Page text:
USA-LAV-2 Kodiak Family of Combat Vehicles:


The Kodiak family of combat vehicles was in large measure a program designed to reduce costs and to design a smaller armored vehicle. The original idea was to design a light wheeled vehicle to fill the role of troop transport, command control vehicle, electronics warfare, air defense vehicle, light missile platform, armored gun system, and basic cargo carrying model. In the development of the mobile gun system, the design became much larger than originally planned and was separated from the other vehicles in the program. The LAV-2 Family development was begun soon after the introduction of the Jackson and Maverick armored vehicles but production was delayed due to restricted budgets and actually only entered service after the Hawke Armored Reconnaissance Vehicle. This allowed for several advanced to be made on the design including the introduction of rail guns in place of conventional and liquid propellant weapons. Many components on the Kodiak are shared with the Hawke mobile gun system including the tires. The Kodiak ended up being the mainstay of light combat vehicles until the introduction of hover vehicles just a few years the coming of the Rifts and was still serving in many roles until the very end.


The Kodiak family was operated in larger numbers by the Marine Corp than the Army but was popular with troops of both branches. The Marines especially liked the design because a larger number of the vehicles could be carried on ships than the Maverick. About 50% more Kodiak Light Armored Vehicles can be carried than Maverick fighting vehicles on an amphibious vessel. As well, the Kodiak is much easier to transport by air. In addition to the Marines and Army, the Kodiak was used in small numbers by the Air Force in a series of support roles. Such roles including the protection of convoys carrying special weapons. Several nations also purchased vehicles of the Kodiak family, Canada was the largest purchaser, needing to replace a number of aging designs, but also include the Netherlands, Japan, Australia, and a number of other small nations. Canada actually purchased the rights to manufacture the design although the first batch was manufactured in the United States.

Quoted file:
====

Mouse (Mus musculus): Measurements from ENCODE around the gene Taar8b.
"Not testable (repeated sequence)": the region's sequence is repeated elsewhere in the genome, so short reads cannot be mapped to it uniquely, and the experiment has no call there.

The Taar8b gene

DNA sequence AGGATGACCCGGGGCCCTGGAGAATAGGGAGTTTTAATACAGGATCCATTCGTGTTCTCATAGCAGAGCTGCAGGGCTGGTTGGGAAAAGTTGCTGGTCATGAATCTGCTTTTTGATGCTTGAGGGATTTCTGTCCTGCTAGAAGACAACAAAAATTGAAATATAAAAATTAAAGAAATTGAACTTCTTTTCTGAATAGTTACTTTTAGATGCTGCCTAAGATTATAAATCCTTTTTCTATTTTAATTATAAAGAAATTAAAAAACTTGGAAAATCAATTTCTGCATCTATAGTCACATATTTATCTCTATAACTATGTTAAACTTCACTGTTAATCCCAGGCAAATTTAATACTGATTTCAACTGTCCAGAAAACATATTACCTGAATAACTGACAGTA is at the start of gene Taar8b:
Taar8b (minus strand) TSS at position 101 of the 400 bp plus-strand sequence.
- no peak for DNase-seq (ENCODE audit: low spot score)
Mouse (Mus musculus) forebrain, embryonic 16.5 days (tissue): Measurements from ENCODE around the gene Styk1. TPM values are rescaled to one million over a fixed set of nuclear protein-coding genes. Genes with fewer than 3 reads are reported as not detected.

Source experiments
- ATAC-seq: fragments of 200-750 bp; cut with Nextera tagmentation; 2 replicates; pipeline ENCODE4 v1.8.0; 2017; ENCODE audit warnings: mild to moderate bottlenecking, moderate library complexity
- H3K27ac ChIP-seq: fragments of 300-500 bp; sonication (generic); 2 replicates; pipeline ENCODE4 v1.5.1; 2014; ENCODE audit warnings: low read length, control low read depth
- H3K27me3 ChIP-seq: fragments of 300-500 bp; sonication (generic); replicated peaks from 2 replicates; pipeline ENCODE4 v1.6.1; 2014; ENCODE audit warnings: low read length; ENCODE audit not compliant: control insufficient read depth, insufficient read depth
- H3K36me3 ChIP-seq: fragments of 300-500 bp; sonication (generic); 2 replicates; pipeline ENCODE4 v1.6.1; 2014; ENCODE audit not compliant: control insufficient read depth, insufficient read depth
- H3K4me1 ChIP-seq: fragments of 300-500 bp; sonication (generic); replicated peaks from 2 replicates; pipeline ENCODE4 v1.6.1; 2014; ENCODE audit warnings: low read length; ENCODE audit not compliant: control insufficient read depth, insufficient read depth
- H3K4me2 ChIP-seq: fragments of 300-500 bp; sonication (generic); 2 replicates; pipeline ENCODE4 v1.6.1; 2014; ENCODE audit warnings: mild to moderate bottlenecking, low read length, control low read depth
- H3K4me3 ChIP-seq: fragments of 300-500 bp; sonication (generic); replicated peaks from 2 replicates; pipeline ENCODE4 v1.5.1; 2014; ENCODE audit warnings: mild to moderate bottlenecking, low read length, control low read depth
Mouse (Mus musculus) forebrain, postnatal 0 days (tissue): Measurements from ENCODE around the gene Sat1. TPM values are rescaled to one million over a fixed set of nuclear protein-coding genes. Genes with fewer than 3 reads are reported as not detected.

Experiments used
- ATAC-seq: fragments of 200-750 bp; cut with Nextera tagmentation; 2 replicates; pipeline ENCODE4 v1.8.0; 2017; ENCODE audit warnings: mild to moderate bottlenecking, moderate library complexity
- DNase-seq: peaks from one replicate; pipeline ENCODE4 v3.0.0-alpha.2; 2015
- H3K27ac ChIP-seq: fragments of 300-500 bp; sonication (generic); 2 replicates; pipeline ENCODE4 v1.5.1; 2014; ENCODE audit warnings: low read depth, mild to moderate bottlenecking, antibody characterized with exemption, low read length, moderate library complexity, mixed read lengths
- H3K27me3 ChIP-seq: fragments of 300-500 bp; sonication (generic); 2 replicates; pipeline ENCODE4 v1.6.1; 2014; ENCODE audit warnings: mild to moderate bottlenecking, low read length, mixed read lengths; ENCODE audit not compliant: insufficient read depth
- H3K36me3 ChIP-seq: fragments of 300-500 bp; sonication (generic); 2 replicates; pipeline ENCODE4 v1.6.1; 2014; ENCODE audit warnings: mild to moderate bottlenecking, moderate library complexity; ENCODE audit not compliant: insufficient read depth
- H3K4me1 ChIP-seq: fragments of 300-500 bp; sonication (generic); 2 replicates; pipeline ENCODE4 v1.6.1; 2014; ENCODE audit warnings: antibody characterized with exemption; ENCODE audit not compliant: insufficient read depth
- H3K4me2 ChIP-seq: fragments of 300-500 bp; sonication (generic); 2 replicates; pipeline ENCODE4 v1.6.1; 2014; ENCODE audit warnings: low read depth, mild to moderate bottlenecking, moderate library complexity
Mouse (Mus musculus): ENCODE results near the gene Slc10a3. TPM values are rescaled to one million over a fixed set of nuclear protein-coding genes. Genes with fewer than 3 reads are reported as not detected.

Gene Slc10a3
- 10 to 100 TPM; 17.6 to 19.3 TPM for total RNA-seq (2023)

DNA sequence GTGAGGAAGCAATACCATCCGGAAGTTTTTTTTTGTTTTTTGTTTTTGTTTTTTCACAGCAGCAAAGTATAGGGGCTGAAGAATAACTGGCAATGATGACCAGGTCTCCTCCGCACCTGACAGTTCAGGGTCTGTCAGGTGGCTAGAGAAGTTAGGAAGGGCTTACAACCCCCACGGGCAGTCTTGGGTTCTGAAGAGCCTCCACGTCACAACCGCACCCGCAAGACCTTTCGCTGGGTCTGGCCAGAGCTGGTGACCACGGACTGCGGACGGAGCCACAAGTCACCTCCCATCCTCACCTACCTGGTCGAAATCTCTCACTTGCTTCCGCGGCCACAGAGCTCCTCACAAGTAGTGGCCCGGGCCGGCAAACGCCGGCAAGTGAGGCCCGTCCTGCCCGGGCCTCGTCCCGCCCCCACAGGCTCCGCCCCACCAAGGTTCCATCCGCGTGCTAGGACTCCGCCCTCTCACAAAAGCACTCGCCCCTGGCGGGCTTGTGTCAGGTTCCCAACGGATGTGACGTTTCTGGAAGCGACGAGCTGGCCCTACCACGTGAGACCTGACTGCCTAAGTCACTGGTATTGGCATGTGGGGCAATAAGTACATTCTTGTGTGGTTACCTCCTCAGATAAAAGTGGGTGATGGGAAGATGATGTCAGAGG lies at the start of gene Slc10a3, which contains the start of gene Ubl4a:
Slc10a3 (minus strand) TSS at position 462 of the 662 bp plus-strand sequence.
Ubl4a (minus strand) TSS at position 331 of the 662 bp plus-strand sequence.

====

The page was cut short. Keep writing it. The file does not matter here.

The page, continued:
Like the Hawke light gun system, these vehicles were often involved in combat actions far more often than their larger tracked brethren. This was due to the fact that they were less expensive and were considered more expendable. Often they were expected to engage much heavier designs such as Russian armored personnel carrier designs sold to Third World Nations. They were found to be surprisingly capable in this role due to being faster, having better electronics, and having excellent armor.


A large number of these vehicles were transferred to the Reserves before the coming of the Rifts and many of these were in out of the way location. As might be expected, some of these survived the coming of the Rifts and found their way into the hands of Mercenary companies and small nations. The designs have become involved in combat actions and have again shown their basic usefulness. Two of the largest users of the design were Free Quebec and Iron Heart but the number in service has steadily declined due to attrition. Iron Heart sold or put in storage all of their Kodiaks when they joined the Coalition but the Free Quebec still operates a small number of the vehicles. Several companies produce similar armored vehicle designs although none are believed to be as advanced. These new designs include the Mountain Lion design produced by Iron Armory and Golden Age conversions of the original LAV family of vehicles. At the present time, no companies produce the Kodiak.


The basic design of the vehicle is a large eight wheeled vehicle. The design is incredibly capable on all terrains and is considered the equal of most tanks. In addition to the eight wheels, the vehicle has two ducted thrusters to be able to operate over the water. Like most designs introduced at the time, the Kodiak's power is produced by a fusion reactor system. The design was originally planned using a Fuel cell system but was decided against the system due to the fusion reactor giving a virtually unlimited range. The design is slightly faster on the ground than the Maverick and Jackson armored vehicles and is equal to that of the Hawke. If the design had been introduced when originally planned, it is far more likely that the Kodiak would have been manufactured with a fuel cell system.